Cold Roses. The first time I heard this record, I was actually shopping for music and the record was playing in the store; I was with my friend Erin and I wandered away, over to the speaker where I could best hear the album and at that moment, I was BLOWN away. It came out two weeks later, while I lived in Jasper, and I ended up buying it at this puny store in Hinton for some outlandish price… $25 or something. And from that moment on, this summer was forever filled with that same rugged southern feel of ‘Gold’, only more simpering and sweet and with more pedal-steel.
Jacksonville City Nights. There is such a thing as cool sunny days in autumn and that’s what this record is. It is the logical sequel to Cold Roses’ summertime jams; crisper, more clear-headed, more produced and defined, more direct, and shorter (haha). It has a lot of that back-to-school dutifulness, but in a record. When I got this record, I was just settling into Lister for a second time (ugh… agony) and I was on my last lags of my discman. This was one of the last CDs I bought and listened to exclusively in its original format. I skipped class actually, just to buy this record. I took the train downtown, which later on became a habitual quick getaway from being on-campus. I got the record and an Orange Julius, and I headed back to reality… of my floor and my classes, and into the sun, which was orange, yellow and gold against the changing leaves.
29. The last of the 2006 trilogy brings me to the winter of my second-year… the days before I ever even thought I’d ever see Ryan Adams life and in person, before kisses and before life got serious. Or rather, ACTUALLY serious… this record is, I think fairly underrated for a Ryan Adams record… it is a collaboration with Ethan Johns first of all, and in nine songs, seems to sum up someone’s lost youth further, and in way that has never been done by Adams before… it came out just at Christmas time when I was with my family and the days were short and freezing and white and dim and dark and blue and infused with wine and time and that Christmas, I got a digital camera and snapped pictures of my life and didn’t know it then, but would soon, come winter discover that everything would change with a boy, with writing, with living, with jobs, and with myself…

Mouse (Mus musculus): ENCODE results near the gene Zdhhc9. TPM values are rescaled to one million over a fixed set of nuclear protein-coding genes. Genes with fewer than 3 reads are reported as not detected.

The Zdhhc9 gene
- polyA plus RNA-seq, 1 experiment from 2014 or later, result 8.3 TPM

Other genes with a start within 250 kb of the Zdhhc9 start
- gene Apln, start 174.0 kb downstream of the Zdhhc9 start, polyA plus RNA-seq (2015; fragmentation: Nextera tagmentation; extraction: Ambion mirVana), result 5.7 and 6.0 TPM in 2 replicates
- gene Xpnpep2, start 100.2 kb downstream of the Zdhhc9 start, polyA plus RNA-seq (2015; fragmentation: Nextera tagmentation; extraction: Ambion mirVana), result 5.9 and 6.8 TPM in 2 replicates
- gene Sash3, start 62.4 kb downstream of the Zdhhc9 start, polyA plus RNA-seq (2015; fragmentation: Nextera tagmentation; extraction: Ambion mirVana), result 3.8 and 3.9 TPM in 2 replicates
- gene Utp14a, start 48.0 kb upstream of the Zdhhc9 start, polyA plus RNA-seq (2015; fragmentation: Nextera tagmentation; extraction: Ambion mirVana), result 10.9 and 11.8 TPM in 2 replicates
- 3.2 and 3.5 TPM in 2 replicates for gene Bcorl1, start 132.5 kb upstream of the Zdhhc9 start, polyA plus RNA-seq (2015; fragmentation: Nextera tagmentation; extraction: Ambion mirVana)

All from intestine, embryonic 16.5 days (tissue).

Easy Tiger. Oh, 2007… of all the Ryan Adams records, this one probably is most associated with memories of my life… the listening party with Rychy, the anticipation of the show in Vancouver, of Freestyle sundaes, Harry Potter, Rancho Manor, and my first job as a writer. I listened to this record allllllllllllllllllllllllll the time. I’m impressed it still plays. And then I went and saw Ryan Adams in person shortly thereafter and I was just enamoured with everything that was good, sunny and brilliant about life. This was the summer of summers, the summer in which I was itching for fun prior, and wondered afterwards just HOW everything was so Goddamn good by the end? All of my mainstays in my life now – friends, music, favourite movies, interests, hobbies and works of significance… were solidified by this point in time, and accompanied with this record…
Cardinology. …And then it all came crashing down. Between the release of Easy Tiger and the release of Cardinology, VERY significant things happened: I moved from my first-ever ‘actual’ apartment back to residence, which was a social disaster… love came and cruelly went for many people in my life, not just myself… I was miserable at home, stressed at school, and the winter was so cold and so brittle I could almost crack it with my hands. The summer of 2008 was MISERABLE; it was a disaster of all proportions, a wasteland of poverty, too many hours to think, too many books to read, too many foods to eat, and too many jealousies to keep track of. It was the worst summer of my life and by its end, I felt like I had been through multiple tornadoes. And just as that was clearing up, I went back to school with a renewed perspective and a vow: to never take life for granted again, to not allow myself to be damaged like that again… and in what was a slow two-year rebuilding process, what happened next was amazing. But before all that, there was Cardinology. And there were comforting lines like “you make me feel like I’m here when I’m not… but I am; I am… more than you think I am”. And there was a song about rehab and addiction, and a song about hearing someone laughing running up the rickedy stairs, and a song about magick… and though it is possibly the weakest Ryan Adams album to date, it came along at a time when everything was on the verge of collapse and at that moment, songs like “Sink Ships” were exactly what I needed. I owed Ryan once again, for coming along and saving me just when I needed to be saved.